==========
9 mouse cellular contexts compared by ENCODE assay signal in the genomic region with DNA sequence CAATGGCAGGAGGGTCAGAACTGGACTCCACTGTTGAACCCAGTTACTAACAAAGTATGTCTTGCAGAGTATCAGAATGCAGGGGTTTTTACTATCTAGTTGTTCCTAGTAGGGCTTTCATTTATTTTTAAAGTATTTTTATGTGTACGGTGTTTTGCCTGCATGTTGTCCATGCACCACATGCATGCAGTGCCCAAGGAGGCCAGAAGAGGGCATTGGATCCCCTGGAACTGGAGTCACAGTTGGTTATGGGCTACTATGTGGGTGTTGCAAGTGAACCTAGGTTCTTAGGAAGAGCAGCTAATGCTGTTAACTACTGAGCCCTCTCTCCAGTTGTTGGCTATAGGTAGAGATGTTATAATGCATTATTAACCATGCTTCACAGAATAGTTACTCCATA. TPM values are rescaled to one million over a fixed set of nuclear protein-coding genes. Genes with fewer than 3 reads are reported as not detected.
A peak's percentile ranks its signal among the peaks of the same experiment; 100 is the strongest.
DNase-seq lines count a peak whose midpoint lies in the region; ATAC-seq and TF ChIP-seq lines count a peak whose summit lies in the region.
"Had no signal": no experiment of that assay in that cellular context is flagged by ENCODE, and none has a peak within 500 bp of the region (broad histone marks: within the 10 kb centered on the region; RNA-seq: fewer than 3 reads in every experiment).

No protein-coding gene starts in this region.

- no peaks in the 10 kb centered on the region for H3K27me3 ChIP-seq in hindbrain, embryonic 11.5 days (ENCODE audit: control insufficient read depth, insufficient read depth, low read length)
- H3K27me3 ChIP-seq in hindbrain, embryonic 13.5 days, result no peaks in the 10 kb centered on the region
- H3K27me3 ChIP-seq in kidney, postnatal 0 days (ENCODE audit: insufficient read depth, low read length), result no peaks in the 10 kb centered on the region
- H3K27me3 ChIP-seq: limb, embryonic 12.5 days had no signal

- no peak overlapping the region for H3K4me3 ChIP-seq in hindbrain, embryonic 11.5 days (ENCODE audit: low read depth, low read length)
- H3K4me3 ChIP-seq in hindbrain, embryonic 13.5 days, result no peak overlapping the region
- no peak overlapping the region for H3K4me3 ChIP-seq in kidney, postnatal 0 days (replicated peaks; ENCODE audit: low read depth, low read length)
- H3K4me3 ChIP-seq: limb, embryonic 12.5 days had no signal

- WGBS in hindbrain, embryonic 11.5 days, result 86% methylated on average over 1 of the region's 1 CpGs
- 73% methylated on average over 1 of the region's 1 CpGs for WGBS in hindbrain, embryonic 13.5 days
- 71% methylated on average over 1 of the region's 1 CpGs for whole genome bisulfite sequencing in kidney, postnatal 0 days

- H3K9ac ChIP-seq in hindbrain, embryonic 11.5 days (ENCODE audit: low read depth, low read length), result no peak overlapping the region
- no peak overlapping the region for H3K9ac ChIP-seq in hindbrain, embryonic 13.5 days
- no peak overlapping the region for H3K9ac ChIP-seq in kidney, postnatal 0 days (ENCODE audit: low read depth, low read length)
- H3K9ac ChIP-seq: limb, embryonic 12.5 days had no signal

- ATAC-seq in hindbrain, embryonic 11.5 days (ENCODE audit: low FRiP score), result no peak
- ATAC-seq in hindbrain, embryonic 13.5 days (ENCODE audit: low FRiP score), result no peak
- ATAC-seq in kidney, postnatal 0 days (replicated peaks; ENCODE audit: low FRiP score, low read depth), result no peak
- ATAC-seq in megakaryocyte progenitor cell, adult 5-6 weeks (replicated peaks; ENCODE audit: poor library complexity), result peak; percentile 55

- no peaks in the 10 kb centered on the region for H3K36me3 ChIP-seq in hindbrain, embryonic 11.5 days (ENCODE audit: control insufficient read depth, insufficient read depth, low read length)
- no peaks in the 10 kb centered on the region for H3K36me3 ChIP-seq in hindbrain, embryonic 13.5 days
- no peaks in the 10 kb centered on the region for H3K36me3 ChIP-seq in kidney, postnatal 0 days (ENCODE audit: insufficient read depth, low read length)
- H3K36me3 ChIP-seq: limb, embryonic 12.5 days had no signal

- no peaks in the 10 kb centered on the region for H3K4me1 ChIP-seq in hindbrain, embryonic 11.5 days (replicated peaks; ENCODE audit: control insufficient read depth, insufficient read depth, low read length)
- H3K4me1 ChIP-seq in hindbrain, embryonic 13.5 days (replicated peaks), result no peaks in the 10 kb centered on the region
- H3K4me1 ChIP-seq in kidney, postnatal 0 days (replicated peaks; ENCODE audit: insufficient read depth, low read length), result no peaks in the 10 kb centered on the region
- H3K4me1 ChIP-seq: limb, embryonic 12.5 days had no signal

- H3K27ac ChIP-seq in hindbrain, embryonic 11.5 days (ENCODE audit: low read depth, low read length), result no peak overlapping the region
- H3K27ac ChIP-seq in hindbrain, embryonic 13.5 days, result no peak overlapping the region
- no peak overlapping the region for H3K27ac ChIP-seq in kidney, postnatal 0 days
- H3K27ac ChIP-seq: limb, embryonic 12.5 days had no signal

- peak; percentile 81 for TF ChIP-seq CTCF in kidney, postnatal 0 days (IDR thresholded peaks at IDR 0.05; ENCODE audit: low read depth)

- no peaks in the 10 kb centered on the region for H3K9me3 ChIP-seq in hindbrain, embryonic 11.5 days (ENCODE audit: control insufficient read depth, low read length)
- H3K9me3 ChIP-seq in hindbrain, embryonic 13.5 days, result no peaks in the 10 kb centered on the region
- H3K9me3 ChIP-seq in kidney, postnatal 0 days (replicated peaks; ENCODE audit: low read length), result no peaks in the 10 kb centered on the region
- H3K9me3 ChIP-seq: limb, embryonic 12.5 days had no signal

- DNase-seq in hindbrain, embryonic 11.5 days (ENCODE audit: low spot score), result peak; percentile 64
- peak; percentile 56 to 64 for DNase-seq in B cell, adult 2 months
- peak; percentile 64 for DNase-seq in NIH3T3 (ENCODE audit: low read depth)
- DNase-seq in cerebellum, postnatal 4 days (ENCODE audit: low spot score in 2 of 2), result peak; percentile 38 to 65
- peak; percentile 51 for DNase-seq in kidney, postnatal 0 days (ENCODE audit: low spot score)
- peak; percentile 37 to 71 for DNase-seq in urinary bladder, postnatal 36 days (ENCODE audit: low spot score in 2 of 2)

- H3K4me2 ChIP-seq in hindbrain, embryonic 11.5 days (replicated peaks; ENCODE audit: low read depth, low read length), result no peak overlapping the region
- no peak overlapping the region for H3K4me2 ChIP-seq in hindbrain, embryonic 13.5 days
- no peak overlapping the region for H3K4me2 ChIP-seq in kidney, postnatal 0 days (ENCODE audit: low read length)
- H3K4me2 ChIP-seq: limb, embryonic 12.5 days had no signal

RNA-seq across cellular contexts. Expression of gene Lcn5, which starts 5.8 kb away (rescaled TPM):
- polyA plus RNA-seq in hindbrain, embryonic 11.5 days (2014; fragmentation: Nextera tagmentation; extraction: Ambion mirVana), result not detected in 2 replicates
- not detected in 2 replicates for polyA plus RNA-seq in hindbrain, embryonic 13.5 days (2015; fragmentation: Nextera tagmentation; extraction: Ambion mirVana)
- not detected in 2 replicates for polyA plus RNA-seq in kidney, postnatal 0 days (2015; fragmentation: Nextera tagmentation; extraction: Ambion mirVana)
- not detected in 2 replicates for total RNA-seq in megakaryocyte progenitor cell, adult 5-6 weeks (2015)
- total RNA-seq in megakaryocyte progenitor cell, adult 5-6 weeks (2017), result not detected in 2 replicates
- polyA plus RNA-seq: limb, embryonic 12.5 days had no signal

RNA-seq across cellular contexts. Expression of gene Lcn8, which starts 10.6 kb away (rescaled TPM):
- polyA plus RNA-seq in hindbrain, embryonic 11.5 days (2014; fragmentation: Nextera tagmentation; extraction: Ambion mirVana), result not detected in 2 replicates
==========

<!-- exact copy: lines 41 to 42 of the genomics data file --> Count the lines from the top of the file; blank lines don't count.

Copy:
- H3K9me3 ChIP-seq: limb, embryonic 12.5 days had no signal

- DNase-seq in hindbrain, embryonic 11.5 days (ENCODE audit: low spot score), result peak; percentile 64